10 Essential Alternate Version Songs

Treble staff
alternate version songs

Hemmed in by studio time, on­-hand recording media, label schedules and demands, and the cost of staff and session players to help put it all together, musicians sometimes find themselves feeling they have limited opportunities to perfect the sound of their songs before committing them to final mixdowns. Who knows how many bands sense that they left “better” takes or mixes on the shelf, to be exhumed only on the overpriced box set 15 years from now? Rare are the times when artists get to revisit a song and not only release it in a new context, but have it be recognized by fans and critics as arguably better than the first go-­round. R.E.M. did something like this, kicking off their careers with the world-beating Hib­Tone single “Radio Free Europe” before a more ambient mix opened Murmur two years later and cracked the Billboard charts. So did U2, sneaking a soft ­intro version of “Until the End of the World” onto a film soundtrack just before the definitive version appeared on Achtung Baby. Whether it’s a savvy or lucky moment at the mixing console, a track placed in the hands of a superstar DJ, or a live performance that renders the studio cut obsolete, here are 10 of Treble’s favorite alternate version songs—hopefully they’re yours, too.


alternate version songs simon and garfunkelSimon and Garfunkel – “The Sound of Silence
Original album version – from Wednesday Morning, 3 AM
(1964; Columbia)

These days, folk rock tunes are a dime a dozen but that wasn’t always the case. It wasn’t until 1965 that Bob Dylan first began experimenting with edgier, rock-influenced arrangements, purposefully mixing the two elements for a new effect. But one of the genre’s most recognizable staples, Simon and Garfunkel’s “The Sound of Silence,” took a much less natural route to get there. Originally written for the duo’s commercially unsuccessful 1964 debut, the song’s somber mood matched it’s subject matter, heavily influenced by the assassination of John F. Kennedy. It was Tom Wilson who, inspired by “Like a Rolling Stone,” booked a session to record the overdubbed bass, drums and electric guitar heard on the single that would eventually hit the #1 spot and bring about the duo’s reunion and the rushed recording of Sounds of Silence. My personal preference is for the acoustic original, but it’s hard to argue against the overdub’s significant contribution to the band’s prolific trajectory. – ATB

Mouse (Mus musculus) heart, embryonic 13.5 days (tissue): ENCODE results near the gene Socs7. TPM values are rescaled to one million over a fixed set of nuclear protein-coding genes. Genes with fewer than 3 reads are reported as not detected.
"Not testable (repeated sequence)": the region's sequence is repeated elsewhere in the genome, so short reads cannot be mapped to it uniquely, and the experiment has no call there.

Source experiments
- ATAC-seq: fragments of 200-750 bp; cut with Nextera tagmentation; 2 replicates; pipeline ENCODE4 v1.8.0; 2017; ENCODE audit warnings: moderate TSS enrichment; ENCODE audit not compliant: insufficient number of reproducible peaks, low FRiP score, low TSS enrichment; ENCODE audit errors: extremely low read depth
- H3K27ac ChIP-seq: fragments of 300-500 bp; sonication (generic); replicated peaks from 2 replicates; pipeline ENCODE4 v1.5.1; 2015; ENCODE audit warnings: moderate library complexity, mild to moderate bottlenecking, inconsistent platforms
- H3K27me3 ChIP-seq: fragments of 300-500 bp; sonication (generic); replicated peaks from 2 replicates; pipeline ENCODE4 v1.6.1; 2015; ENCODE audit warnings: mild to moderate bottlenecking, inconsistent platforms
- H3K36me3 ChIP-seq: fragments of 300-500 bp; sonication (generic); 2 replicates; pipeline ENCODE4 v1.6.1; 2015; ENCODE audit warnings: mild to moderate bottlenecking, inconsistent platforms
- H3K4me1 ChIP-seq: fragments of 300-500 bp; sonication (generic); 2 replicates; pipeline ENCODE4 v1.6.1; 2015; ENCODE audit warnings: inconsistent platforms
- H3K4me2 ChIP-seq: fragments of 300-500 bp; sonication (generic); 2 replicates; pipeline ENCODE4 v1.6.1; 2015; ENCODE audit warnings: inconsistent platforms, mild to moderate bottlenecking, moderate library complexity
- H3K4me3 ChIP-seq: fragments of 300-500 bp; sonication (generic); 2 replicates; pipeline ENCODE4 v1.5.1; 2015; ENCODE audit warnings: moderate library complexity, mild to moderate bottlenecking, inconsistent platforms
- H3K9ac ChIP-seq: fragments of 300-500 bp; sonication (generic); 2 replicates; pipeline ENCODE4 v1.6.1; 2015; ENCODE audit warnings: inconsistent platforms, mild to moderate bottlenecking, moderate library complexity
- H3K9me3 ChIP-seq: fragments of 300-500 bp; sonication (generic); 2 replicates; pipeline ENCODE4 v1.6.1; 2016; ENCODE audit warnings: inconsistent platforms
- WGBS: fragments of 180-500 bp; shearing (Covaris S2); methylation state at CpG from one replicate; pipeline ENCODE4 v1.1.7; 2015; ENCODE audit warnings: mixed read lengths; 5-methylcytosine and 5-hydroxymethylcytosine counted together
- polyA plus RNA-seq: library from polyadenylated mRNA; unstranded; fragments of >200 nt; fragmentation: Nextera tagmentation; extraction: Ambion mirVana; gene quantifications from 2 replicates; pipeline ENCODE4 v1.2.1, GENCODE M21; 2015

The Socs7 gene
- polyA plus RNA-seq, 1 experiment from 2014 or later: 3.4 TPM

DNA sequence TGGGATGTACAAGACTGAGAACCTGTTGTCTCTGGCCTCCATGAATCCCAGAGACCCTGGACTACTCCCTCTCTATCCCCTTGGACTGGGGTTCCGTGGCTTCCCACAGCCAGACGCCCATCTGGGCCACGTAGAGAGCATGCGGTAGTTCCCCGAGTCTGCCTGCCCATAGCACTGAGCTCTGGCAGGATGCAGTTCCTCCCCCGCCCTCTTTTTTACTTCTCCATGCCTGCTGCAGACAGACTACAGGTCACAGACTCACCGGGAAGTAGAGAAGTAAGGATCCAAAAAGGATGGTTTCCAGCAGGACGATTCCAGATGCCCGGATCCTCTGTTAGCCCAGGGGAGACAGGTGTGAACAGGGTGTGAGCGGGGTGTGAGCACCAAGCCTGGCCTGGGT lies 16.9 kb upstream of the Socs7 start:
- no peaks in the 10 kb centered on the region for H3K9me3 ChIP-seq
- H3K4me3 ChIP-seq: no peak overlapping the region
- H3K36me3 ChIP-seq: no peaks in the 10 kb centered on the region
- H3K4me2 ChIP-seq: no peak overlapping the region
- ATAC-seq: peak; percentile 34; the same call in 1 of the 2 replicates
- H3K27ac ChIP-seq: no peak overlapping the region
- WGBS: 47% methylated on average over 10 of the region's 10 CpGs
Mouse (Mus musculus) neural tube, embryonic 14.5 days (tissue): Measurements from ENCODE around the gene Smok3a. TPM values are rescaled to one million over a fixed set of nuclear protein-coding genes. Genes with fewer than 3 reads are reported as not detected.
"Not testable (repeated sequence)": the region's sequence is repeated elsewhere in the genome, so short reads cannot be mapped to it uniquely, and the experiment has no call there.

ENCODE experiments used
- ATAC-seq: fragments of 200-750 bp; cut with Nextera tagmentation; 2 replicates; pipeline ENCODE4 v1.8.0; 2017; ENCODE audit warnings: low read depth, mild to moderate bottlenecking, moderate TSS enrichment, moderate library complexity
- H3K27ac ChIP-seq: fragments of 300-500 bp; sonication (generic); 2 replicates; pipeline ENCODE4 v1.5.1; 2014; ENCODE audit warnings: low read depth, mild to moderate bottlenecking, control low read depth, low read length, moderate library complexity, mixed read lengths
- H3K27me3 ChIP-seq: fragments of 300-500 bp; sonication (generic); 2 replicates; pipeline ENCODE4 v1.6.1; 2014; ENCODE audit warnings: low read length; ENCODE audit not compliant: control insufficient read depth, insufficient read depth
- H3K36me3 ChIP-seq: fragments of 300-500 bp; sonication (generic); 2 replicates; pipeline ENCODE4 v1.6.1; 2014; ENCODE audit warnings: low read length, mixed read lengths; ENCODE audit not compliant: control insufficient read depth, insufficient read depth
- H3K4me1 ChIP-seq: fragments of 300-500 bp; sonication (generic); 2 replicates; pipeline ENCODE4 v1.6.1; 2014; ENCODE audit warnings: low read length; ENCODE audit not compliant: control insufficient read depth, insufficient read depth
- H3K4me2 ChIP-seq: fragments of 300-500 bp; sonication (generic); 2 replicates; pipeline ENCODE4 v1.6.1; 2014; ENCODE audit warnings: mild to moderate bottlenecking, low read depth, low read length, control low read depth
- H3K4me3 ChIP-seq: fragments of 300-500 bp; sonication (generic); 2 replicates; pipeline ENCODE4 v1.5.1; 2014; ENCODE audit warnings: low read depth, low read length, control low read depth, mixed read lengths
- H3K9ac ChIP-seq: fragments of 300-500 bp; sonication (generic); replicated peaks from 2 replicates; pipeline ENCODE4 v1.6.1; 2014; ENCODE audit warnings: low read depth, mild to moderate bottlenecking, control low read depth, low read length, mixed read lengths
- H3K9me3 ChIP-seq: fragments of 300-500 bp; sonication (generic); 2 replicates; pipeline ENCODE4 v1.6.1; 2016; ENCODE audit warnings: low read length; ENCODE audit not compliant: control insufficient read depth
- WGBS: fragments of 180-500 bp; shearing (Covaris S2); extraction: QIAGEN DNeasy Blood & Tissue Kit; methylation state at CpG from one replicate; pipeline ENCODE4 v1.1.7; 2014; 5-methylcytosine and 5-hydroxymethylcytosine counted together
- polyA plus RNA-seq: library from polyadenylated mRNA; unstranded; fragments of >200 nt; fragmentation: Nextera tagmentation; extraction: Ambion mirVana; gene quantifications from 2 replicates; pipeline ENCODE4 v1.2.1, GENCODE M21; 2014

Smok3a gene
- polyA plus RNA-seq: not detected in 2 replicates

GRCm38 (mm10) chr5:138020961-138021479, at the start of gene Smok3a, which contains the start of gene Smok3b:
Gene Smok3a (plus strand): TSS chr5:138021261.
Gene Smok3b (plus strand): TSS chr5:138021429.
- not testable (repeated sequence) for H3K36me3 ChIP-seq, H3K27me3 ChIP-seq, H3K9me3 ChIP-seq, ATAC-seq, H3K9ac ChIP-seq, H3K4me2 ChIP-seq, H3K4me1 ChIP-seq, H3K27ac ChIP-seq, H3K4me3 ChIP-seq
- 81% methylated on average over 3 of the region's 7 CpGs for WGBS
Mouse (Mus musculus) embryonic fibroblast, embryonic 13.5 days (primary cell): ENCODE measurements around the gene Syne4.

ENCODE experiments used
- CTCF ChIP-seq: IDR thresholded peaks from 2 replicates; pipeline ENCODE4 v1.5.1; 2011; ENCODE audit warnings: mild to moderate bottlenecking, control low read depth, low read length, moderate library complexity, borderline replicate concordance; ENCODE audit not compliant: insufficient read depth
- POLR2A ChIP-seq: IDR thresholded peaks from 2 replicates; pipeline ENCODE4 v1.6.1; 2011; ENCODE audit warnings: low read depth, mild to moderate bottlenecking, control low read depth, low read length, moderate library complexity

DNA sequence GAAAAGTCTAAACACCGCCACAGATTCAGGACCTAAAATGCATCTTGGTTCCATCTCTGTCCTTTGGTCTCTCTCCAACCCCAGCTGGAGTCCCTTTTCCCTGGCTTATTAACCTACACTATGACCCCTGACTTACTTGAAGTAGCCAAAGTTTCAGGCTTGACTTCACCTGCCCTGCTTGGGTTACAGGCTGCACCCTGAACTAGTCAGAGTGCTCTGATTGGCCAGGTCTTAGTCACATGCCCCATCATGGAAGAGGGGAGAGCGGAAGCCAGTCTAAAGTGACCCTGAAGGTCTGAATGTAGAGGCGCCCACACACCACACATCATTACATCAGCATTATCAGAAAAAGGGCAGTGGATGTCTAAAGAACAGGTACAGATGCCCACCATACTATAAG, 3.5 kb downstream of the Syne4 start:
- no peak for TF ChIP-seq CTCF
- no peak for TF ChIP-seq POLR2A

alternate version songs revolutionThe Beatles – “Revolution
Single version – B-side of “Hey Jude”
(1968; Apple)

Everything you can do, The Beatles can do better. Most of the tracks in our list exist in pairs, but this John Lennon composition actually became a trio of related songs. He had originally envisioned a long experimental piece that started out as a conventional blues number before veering off into avant­ garde territory. From a variety of sessions and takes the band assembled, and then cut up, what would become “Revolution 1” and the legendarily questionable “Revolution 9” on The White Album. Lennon wanted “Revolution 1” to be a single, but the rest of the band convinced him it was too slow and they re­recorded it in heavy, fuzzed ­out, garage­ rock style. That ended up as merely a b-­side to the Paul McCartney vehicle “Hey Jude” (which actually came out before The White Album), but saw new life on the 1967–1970 and Past Masters compilations. Its popularity driven home by its infamous use in a Nike commercial without Yoko Ono’s approval, this is the version that AOR and oldies stations play all the time. – AB


Cheap Trick at BudokanCheap Trick – “I Want You To Want Me
Live version – from Cheap Trick at Budokan
(1979; Epic)

Early on, when this top 10 list was proposed, one of the guidelines put in place was for writers to avoid live versions of songs. And yet, I ignored that directive readily and without hesitation, for one simple reason: “I Want You to Want Me.” Cheap Trick’s original version from In Color is a good song — a song that’s easy to love. But it’s no match for the even more dynamic live version. It’s louder, it’s faster, it rocks harder, and finds the Chicago power-pop group backed by a series of rhythmic cheers from the crowd. No disrespect to the original version, but this blazing, guitar-forward live version is the definitive version for the simple reason that it just packs that much more of a punch. That, and it’s got that fun little intro from Robin Zander: “I want you to want… meeeee!” – JT